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Understanding the implementation and adoption of a technological intervention to improve medication safety in primary care: a realist evaluation

Overview of attention for article published in BMC Health Services Research, March 2017
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  • In the top 25% of all research outputs scored by Altmetric
  • Good Attention Score compared to outputs of the same age (71st percentile)

Mentioned by

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8 tweeters

Citations

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20 Dimensions

Readers on

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134 Mendeley
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Title
Understanding the implementation and adoption of a technological intervention to improve medication safety in primary care: a realist evaluation
Published in
BMC Health Services Research, March 2017
DOI 10.1186/s12913-017-2131-5
Pubmed ID
Authors

Mark Jeffries, Denham L. Phipps, Rachel L. Howard, Anthony J. Avery, Sarah Rodgers, Darren M. Ashcroft

Abstract

Monitoring for potentially hazardous prescribing is increasingly important to improve medication safety. Healthcare information technology can be used to achieve this aim, for example by providing access to prescribing data through surveillance of patients' electronic health records. The aim of our study was to examine the implementation and adoption of an electronic medicines optimisation system that was intended to facilitate clinical audit in primary care by identifying patients at risk of an adverse drug event. We adopted a sociotechnical approach that focuses on how complex social, organisational and institutional factors may impact upon the use of technology within work settings. We undertook a qualitative realist evaluation of the use of an electronic medicines optimisation system in one Clinical Commissioning Group in England. Five semi-structured interviews, four focus groups and one observation were conducted with a range of stakeholders. Consistent with a realist evaluation methodology, the analysis focused on exploring the links between context, mechanism and outcome to explain the ways the intervention might work, for whom and in what circumstances. Using the electronic medicines optimisation system could lead to a number of improved patient safety outcomes including pre-emptively reviewing patients at risk of adverse drug events. The effective use of the system depended upon engagement with the system, the flow of information between different health professionals centrally placed at the Clinical Commissioning Group and those locally placed at individual general practices, and upon variably adapting work practices to facilitate the use of the system. The use of the system was undermined by perceptions of ownership, lack of access, and lack of knowledge and awareness. The use of an electronic medicines optimisation system may improve medication safety in primary care settings by identifying those patients at risk of an adverse drug event. To fully realise the potential benefits for medication safety there needs to be better utilisation across primary care and with a wider range of stakeholders. Engaging with all potential stakeholders and users prior to implementation of such systems might allay perceptions that the system is owned centrally and increase knowledge of the potential benefits.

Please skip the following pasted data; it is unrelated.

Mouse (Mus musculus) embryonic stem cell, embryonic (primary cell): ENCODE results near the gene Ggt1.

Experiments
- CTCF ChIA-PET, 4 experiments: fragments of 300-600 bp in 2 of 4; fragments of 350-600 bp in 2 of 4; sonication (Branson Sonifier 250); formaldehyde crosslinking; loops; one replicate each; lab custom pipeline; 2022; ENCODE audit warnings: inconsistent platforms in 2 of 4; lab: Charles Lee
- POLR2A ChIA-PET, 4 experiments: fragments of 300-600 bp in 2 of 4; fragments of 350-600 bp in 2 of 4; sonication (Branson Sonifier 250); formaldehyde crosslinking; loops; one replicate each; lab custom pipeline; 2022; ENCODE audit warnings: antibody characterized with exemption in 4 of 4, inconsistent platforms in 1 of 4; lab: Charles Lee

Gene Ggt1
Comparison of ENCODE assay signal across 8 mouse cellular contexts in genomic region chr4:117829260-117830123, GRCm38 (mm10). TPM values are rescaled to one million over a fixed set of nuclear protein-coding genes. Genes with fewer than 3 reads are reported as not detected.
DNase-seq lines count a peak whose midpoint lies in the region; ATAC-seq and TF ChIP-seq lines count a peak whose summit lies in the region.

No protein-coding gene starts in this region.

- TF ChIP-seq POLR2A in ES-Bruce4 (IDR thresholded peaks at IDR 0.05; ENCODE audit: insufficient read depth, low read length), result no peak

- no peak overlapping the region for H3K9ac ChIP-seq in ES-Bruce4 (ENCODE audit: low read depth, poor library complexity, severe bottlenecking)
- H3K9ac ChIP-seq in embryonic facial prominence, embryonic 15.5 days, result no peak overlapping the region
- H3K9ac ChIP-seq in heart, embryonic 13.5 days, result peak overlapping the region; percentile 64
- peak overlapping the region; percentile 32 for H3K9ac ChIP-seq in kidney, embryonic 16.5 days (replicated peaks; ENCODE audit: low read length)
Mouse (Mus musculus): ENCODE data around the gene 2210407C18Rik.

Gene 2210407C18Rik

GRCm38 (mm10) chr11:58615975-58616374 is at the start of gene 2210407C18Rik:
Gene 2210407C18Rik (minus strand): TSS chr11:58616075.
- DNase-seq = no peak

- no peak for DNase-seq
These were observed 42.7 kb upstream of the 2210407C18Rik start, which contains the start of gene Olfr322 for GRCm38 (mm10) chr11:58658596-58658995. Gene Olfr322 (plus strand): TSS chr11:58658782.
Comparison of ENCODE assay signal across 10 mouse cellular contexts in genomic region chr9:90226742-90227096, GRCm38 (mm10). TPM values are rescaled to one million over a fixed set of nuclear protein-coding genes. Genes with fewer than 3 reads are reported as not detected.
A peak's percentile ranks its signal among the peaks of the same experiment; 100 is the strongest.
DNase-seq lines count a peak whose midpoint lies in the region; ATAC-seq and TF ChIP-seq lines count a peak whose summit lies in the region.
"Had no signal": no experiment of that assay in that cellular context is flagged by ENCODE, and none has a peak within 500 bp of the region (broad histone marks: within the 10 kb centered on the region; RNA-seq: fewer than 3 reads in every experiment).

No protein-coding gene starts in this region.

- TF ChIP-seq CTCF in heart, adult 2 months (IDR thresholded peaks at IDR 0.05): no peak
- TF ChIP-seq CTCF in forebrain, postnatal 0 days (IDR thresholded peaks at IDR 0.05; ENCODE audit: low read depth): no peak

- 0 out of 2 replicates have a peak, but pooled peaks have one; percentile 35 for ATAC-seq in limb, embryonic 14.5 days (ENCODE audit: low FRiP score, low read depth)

Twitter Demographics

The data shown below were collected from the profiles of 8 tweeters who shared this research output. Click here to find out more about how the information was compiled.

Mendeley readers

The data shown below were compiled from readership statistics for 134 Mendeley readers of this research output. Click here to see the associated Mendeley record.

Geographical breakdown

Country Count As %
Belgium 1 <1%
Unknown 133 99%

Demographic breakdown

Readers by professional status Count As %
Researcher 20 15%
Student > Ph. D. Student 18 13%
Student > Master 17 13%
Student > Bachelor 14 10%
Student > Doctoral Student 10 7%
Other 27 20%
Unknown 28 21%
Readers by discipline Count As %
Medicine and Dentistry 32 24%
Nursing and Health Professions 21 16%
Social Sciences 13 10%
Business, Management and Accounting 9 7%
Psychology 4 3%
Other 20 15%
Unknown 35 26%

Attention Score in Context

This research output has an Altmetric Attention Score of 6. This is our high-level measure of the quality and quantity of online attention that it has received. This Attention Score, as well as the ranking and number of research outputs shown below, was calculated when the research output was last mentioned on 10 August 2020.
All research outputs
#4,443,292
of 18,639,770 outputs
Outputs from BMC Health Services Research
#1,872
of 6,239 outputs
Outputs of similar age
#76,471
of 270,065 outputs
Outputs of similar age from BMC Health Services Research
#1
of 1 outputs
Altmetric has tracked 18,639,770 research outputs across all sources so far. Compared to these this one has done well and is in the 76th percentile: it's in the top 25% of all research outputs ever tracked by Altmetric.
So far Altmetric has tracked 6,239 research outputs from this source. They typically receive a little more attention than average, with a mean Attention Score of 7.3. This one has gotten more attention than average, scoring higher than 69% of its peers.
Older research outputs will score higher simply because they've had more time to accumulate mentions. To account for age we can compare this Altmetric Attention Score to the 270,065 tracked outputs that were published within six weeks on either side of this one in any source. This one has gotten more attention than average, scoring higher than 71% of its contemporaries.
We're also able to compare this research output to 1 others from the same source and published within six weeks on either side of this one. This one has scored higher than all of them